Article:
Hamilton’s first Black councilor carded

Matthew Green views the spot where he was carded. By Gerald V. Paul
Matthew Green views the spot where he was carded.
By Gerald V. Paul

“For those who you who think police carding is over, I was just arbitrarily stopped and questioned by @ Hamilton Police as a city councillor in my own city,” Matthew Green tweeted.

Green said that last Friday as he was waiting for a bus he was approached by two police officers in a car and one continued to “repeatedly question (him) and acted in an intimidating manner.”

Green stressed that he was not a suspect in a crime nor involved in criminal activity.

Green, a vocal critic of police carding, told The Camera he has been stopped and questioned before but never as a councilor.

“I’ve lodged a complaint with the Office of the Independent Police Review Director (OIPRD).” He said he will await that process to proceed from there. OIPRD is responsible for all public complaints about Ontario police conduct, policies and services.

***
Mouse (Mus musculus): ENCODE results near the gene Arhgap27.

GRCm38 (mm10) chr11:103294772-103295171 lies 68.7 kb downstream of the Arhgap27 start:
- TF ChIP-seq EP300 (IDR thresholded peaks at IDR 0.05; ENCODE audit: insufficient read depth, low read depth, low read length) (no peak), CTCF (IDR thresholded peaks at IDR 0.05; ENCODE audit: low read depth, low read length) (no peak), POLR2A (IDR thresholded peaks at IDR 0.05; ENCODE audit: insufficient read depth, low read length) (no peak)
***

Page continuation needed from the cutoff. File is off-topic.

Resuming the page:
Green said he is not anti-police, just anti-oppression.

He said he was stopped at 3 p.m. in broad daylight on a busy street.

“What was happening in that space? Was the officer exerting his power and control for no reason?”

He added that if he were a younger man or wasn’t educated, “I’m not sure I would have been able to deal with it in the same way – and then who knows what happens.

“It was humiliating. Here you’re not a city councilor, you’re not anything, you’re just who you are and how you look,” he said, describing the thoughts that flooded his mind.

He said he remained calm throughout the interaction and even tried to give the officer a way out as traffic piled up six cars deep behind him.

Eventually the officer asked the councilor who he was. Green said when he told the officer his name he noticed a change in his tone and demeanour.

Scarborough Centre Councilor Michael Thompson, who is Black and knows Green, responded, “Because of the skin you’re in, there are people, particularly in law enforcement, who are of the view that you’ve gotta be up to no good and a criminal.”

Thompson called carding “offensive” and “repugnant.”

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